Intel CEO says it is ‘closing the gap’ on rivals ‘even more rapidly’ than expected


Intel has had a tough time with chipmaking as of late, but its CEO, Pat Gelsinger, says he believes the company is catching up to its chipmaking competitors at a faster rate than he expected.

He said this during the company's latest financial call, which is where you'd usually expect to hear a CEO bigging up their own company. Nonetheless, there's something in the fact Intel now sees itself as going from behind the curve to on it so quickly.

“…all of those nodes, Intel 7, Intel 4, Intel 3, Intel 28, Intel 18A, are on or ahead of schedule,” Gelsinger says during the Q&A section of the earnings call (via Seeking Alpha). “Relatively speaking, we're closing the gap on the industry, probably even more rapidly than I would've expected just a quarter ago.”

Gelsinger is probably referring to TSMC here, as its main competitor in the chipmaking business, but Samsung, too, is a large chipmaking foundry. 

TSMC makes most of AMD's silicon on its 7nm process, and recently Apple announced new chips, including the impressive M1 Max, using TSMC's 5nm process. Intel, on the other hand, is gearing up for the first desktop chips on its Intel 7 process node, which was previously referred to as 10nm Enhanced SuperFin.

If you're wondering what all this means for your gaming PC, Intel also says that its significant cash investments in its own business—set to reach up to $28 billion next year—will lead to “superior products with superior pricing and margins.”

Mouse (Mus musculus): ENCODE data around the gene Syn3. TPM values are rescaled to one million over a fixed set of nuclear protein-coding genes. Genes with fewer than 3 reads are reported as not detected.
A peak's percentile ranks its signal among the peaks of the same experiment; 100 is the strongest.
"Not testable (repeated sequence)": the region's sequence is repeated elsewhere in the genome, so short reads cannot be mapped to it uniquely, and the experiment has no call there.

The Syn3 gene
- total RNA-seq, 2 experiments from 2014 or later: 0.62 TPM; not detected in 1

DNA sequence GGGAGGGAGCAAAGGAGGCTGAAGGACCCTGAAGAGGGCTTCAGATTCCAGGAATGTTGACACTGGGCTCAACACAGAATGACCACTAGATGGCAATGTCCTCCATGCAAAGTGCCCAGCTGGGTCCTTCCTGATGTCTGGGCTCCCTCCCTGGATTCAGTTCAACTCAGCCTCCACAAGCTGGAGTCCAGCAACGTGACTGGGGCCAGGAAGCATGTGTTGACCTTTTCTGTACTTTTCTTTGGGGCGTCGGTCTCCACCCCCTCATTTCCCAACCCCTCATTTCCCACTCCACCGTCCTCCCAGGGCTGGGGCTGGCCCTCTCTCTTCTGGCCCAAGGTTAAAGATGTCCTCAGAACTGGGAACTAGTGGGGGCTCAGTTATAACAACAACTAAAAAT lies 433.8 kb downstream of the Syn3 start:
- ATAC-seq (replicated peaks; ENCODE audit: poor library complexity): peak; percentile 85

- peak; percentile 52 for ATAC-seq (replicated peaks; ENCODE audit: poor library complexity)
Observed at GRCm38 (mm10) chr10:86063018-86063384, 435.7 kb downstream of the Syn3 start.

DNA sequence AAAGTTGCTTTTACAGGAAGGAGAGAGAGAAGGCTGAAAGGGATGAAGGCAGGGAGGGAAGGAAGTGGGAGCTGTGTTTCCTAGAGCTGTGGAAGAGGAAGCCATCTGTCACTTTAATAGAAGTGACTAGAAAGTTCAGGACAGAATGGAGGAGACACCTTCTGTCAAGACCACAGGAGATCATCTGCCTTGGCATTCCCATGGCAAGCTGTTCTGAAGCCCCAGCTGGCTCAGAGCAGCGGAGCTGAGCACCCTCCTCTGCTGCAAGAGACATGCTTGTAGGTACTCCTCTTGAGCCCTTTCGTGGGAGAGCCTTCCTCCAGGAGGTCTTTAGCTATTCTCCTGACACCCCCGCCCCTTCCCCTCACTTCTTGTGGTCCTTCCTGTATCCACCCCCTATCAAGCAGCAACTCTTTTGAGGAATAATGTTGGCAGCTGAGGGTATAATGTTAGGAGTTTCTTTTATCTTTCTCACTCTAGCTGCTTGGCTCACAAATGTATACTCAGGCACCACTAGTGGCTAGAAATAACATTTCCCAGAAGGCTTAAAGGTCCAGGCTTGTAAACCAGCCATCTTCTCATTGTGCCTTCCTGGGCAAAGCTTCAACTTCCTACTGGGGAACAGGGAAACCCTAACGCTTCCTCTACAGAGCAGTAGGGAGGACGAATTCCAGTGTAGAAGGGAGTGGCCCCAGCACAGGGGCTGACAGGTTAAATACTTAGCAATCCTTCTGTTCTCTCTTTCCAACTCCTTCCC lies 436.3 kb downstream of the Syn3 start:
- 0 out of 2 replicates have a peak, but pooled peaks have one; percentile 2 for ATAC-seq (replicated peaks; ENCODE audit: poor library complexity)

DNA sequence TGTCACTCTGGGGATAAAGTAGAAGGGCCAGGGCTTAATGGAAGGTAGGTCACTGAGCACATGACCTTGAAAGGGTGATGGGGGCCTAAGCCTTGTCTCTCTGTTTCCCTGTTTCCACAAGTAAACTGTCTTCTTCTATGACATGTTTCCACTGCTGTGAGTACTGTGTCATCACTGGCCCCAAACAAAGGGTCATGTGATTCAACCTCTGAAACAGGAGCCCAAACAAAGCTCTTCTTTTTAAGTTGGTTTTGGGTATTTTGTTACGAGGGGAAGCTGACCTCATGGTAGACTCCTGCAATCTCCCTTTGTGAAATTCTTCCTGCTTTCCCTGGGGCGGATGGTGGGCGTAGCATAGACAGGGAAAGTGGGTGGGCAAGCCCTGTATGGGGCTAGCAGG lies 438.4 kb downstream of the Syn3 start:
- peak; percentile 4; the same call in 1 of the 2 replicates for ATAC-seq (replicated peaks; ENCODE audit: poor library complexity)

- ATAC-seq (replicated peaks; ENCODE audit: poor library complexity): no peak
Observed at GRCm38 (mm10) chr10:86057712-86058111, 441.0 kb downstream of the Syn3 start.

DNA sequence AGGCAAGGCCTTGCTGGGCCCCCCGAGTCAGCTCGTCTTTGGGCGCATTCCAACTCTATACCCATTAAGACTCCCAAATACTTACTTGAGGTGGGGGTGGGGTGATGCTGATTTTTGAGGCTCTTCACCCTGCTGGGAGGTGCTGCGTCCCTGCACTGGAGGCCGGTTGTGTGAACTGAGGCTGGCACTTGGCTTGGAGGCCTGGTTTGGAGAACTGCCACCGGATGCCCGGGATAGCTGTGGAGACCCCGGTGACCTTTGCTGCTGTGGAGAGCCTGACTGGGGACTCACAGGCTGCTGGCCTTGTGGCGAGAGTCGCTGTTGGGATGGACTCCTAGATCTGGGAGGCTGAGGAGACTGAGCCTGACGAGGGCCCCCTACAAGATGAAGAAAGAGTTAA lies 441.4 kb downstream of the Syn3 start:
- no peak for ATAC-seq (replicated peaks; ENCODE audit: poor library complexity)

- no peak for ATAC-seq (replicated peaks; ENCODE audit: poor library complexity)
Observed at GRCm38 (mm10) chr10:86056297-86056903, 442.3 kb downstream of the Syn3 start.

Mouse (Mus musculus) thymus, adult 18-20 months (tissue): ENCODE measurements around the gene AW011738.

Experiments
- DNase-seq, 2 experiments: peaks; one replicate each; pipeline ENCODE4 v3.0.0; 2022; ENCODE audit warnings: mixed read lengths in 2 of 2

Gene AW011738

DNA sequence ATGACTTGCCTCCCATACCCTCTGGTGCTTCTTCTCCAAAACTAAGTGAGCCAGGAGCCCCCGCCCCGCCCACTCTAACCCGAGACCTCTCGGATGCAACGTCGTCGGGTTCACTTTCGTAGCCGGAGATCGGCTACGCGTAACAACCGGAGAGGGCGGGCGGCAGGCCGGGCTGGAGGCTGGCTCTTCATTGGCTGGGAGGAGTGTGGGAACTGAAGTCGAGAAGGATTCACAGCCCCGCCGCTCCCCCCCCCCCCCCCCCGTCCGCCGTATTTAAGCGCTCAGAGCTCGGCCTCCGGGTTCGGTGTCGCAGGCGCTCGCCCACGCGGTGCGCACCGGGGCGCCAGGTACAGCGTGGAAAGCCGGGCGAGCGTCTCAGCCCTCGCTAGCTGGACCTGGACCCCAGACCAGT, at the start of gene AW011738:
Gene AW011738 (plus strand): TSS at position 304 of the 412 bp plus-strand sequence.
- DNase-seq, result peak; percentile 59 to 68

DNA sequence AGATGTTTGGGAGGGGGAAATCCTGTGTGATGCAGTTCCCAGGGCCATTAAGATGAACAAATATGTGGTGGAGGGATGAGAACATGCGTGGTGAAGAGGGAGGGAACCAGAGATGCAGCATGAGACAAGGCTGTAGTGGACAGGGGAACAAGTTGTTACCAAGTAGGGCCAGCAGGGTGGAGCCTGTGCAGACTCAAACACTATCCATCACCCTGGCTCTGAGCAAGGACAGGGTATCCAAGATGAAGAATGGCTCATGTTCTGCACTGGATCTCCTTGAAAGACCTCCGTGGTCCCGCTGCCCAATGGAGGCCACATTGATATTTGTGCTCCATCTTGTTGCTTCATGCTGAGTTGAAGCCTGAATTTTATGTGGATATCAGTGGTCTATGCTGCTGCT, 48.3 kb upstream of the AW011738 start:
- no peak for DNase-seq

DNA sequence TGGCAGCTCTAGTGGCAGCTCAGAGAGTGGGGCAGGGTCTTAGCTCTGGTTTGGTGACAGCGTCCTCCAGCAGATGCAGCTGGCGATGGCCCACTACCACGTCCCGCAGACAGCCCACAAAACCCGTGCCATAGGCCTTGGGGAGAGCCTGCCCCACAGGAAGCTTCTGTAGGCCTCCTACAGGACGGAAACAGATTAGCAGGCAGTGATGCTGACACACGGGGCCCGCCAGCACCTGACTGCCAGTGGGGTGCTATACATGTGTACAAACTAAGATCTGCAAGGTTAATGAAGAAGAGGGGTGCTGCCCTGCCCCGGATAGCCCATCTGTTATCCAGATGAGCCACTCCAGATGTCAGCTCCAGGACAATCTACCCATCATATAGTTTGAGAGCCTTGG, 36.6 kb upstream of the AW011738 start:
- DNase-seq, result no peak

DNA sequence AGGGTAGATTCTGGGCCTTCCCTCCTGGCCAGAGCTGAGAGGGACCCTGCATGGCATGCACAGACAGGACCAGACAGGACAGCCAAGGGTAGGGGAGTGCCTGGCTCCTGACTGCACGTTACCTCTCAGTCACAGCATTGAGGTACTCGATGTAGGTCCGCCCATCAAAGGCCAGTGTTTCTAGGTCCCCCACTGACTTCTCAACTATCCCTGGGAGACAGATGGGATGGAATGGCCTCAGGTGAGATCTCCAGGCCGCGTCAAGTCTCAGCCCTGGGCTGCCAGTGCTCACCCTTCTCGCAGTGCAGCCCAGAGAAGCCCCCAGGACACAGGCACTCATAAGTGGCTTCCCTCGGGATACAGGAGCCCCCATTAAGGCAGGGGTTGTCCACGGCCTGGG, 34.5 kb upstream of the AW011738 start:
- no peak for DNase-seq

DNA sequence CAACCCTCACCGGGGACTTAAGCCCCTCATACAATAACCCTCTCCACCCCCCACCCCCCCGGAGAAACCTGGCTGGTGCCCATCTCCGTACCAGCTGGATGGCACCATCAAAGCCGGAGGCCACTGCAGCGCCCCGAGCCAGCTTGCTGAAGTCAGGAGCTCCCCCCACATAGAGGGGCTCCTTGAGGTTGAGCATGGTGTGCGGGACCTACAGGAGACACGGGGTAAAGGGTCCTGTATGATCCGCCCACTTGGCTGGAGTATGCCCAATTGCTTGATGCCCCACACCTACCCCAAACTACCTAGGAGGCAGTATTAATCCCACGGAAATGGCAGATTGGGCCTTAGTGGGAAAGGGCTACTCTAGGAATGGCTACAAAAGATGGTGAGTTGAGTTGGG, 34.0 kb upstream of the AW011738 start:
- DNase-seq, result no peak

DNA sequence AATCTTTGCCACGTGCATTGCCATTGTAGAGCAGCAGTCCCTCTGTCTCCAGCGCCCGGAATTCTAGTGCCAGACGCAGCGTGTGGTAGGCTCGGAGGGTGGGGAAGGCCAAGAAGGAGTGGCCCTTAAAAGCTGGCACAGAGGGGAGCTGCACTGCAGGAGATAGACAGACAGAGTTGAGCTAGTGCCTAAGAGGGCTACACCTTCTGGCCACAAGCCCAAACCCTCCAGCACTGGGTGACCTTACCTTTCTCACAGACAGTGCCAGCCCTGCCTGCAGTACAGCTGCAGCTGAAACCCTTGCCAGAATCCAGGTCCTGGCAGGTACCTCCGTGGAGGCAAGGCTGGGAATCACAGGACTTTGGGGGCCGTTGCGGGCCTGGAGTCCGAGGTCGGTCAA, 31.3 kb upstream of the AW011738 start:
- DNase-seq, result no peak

Intel Ponte Vecchio Modular Design

Intel CEO Pat Gelsinger holding Ponte Vecchio, Intel’s supercomputer GPU chip. (Image credit: Intel)
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“And as a result of that, these investments will be producing superior products with superior pricing and margins more rapidly, than we would have forecast even a quarter ago.”

Context is key here, though. That is superior in the financial sense, as in superior pricing and margins for shareholders, who Intel is talking to on the call. But you can't start charging more until you have a great product, as was the case with AMD's Ryzen Zen 3 processors, which have put the pressure on Intel to deliver this past year but also come with higher costs.

“Obviously, we have a couple of years to work through,” Gelsinger concludes. “But this is going to be a great outcome. And we think all of our aggressive leanings right now are going to be handsomely rewarded in the marketplace to our customers and to our shareholders over time.”

No doubt Intel does appear to be pouring fuel on the R&D fire to come back at its historical competitors (AMD) and its newer ones (Nvidia and Arm). The first of which appears to be Intel Alder Lake, the new hybrid desktop chips said to arrive very soon indeed.

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